And fill it with what stuki?? Roads aren’t the only things gummint regulates. The fuel you put in your Raptor, the safety features of the vehicle, the tires on the truck, I could go on. Let us never forget that government is ourselves and not an alien power over us. The ultimate rulers of our democracy are not a President and senators and congressmen and government officials, but the voters of this country.

  • avatar
    NormSV650

    Fifty-two to $80,000 annual salary as a cashier? In this state if it goes to anti-government ballot it’ll pass. Ohio Govenmor Kasich was voted in to replace former Govenor Strickand for a reason.

  • avatar
    DC Bruce

    Seems like there’s a lot of contradictions here. First, why is federal money needed to accomplish a private buy-out of the highway? Second, while the salaries paid the toll-collectors, etc. do seem out of line, why is it that tolls on the privatized Illinois and Indiana roads have risen so much? If it was simply to pay for/finance a juicy purchase price, then the taxpayers don’t really have much room to complain. They (or, to be precise, their state government) got the money in a lump sum, which the purchaser is collecting from them in dribs and drabs. If Ohio is cooking up the same kind of deal (and assuming that’s the reason for the significant toll increases in Illinois and Indiana), then the whole thing is kinda of a con.
    Fourth, the whole concept of toll roads kind of eludes me. Motorists pay state and federal fuel tax on every bit of fuel they buy . . . which is supposed to be used for highway construction and maintenance. So nobody (except the occasional Prius or Volt driver) drives on the roads for free. I guess I’m willing to accept the concept that certain roads in certain states are so heavily used by out-of-state drivers who do not purchase fuel within the state, that I’m willing to accept the idea of a toll. For example, the Delaware turnpike (I-95) that goes through Delaware on its way to either Philadelphia or New York City (by way of New Jersey) is so short, it’s unlikely that too many of the users stop to buy fuel in Delaware. But, I’m not sure that argument holds for the New Jersey Turnpike, which runs the length of the state; and I’m not at all convinced it works for the Garden State Parkway, which, I suspect, is primarily used by NJ residents.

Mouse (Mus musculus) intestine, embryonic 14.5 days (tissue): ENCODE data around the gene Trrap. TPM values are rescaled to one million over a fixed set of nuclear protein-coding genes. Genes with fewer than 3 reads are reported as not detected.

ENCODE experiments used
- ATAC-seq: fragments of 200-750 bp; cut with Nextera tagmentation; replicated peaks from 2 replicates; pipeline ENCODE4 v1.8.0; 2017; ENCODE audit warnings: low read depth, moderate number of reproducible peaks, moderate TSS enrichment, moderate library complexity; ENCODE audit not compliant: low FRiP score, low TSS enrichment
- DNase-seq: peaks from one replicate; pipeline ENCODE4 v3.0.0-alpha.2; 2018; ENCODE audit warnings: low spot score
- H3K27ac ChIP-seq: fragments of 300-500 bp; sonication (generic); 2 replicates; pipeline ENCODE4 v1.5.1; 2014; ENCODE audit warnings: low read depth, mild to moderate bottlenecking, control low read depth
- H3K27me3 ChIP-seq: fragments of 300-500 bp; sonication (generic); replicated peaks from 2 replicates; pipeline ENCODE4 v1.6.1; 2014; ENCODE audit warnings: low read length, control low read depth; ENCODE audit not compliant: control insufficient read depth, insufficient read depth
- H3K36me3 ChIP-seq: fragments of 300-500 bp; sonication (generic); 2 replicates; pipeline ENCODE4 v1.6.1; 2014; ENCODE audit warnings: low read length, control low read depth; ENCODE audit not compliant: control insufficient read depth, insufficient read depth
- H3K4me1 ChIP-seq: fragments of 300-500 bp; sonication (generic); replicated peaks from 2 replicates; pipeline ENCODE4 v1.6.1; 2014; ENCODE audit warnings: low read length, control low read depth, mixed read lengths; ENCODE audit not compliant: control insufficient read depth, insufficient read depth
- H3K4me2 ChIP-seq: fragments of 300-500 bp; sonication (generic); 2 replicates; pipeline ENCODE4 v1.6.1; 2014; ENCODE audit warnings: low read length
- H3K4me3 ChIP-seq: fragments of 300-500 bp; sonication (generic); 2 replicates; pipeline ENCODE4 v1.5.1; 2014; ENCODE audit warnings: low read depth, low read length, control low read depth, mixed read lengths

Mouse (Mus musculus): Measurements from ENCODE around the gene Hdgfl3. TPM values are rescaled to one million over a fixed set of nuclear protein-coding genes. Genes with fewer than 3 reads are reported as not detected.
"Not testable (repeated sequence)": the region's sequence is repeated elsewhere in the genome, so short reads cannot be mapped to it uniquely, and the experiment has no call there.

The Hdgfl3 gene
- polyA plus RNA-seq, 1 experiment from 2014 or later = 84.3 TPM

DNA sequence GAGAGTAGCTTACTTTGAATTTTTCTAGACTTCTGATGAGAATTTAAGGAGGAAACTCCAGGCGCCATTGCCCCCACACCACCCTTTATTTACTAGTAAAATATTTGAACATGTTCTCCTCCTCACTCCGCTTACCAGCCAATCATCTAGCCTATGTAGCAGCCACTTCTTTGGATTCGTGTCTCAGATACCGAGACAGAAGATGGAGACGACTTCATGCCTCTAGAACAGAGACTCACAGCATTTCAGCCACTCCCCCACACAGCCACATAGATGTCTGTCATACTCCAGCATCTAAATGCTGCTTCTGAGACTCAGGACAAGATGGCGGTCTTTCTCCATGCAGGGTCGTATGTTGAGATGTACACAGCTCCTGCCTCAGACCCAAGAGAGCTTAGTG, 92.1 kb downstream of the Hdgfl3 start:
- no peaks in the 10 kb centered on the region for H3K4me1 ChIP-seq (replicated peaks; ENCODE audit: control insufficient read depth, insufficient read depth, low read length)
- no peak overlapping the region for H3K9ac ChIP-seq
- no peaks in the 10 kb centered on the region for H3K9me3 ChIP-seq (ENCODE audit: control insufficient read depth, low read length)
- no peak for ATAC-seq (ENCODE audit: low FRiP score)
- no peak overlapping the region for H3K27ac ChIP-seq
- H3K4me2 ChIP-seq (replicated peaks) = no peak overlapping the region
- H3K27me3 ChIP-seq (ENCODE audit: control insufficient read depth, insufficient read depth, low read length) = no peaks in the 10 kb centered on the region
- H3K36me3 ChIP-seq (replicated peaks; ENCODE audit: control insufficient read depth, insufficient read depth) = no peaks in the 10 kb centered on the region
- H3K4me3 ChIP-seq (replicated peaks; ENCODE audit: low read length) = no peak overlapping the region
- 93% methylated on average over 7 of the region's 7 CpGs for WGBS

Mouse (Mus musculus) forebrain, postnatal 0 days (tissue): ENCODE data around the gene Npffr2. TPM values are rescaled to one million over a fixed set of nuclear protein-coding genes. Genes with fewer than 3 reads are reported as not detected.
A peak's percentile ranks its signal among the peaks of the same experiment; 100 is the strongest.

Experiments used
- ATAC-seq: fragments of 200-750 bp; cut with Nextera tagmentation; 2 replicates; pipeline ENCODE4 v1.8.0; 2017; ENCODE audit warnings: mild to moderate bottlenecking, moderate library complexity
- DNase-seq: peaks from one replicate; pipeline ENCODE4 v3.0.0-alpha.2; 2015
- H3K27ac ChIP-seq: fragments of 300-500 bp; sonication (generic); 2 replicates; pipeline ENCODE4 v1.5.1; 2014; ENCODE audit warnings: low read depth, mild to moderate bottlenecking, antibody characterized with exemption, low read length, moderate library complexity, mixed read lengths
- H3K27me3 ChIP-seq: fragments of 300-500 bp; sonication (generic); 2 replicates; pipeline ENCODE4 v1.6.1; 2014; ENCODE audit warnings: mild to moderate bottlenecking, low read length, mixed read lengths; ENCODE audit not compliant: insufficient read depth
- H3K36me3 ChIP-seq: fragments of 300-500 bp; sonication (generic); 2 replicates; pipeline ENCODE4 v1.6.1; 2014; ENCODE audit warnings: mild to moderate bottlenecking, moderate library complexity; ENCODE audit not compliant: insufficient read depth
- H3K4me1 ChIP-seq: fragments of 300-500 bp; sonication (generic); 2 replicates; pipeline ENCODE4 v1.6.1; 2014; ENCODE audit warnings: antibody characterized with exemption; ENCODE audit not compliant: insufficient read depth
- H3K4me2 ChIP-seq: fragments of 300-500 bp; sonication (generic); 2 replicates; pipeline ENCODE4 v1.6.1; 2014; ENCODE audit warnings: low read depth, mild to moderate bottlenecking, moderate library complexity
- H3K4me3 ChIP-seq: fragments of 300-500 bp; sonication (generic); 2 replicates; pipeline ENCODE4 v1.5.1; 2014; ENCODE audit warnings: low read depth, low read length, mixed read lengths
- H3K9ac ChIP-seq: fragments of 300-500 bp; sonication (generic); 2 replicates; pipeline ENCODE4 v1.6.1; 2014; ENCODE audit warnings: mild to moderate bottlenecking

I remember when I-95 through Connecticut was a toll road. It seemed like there were toll booths every 10 miles. The result was huge traffic jams at the toll booths . . . all to collect 75 cents from each driver. But, I don’t know how much of that road’s use is by non-residents.

    • 0 avatar
      aristurtle

      Well, also, some roads cost more than others to maintain; the I-95 tunnel under Baltimore is certainly more expensive to upkeep than a similar length of, say, I-695, so the former has a toll and the latter does not. Then there’s other local considerations, for example, in New Jersey, state fuel taxes are exceptionally low in order to keep fuel retail prices in line with neighbouring states (it costs more to run a gas station in NJ because they’re all required to be full-service, and stopping that is a local political third-rail).

      Moreover, with gas prices on the rise, voters are generally opposed to any increase in fuel tax even if it’s necessary to keep up with inflation, but it still needs to be paid for somehow. For expansion of new roads, people elsewhere in the state will whine that they, personally, don’t use that road so why should the money come from their fuel tax, so new highways invariably become toll roads (the ICC in Maryland is the first example that comes to mind here).

      • 0 avatar
        jerseydevil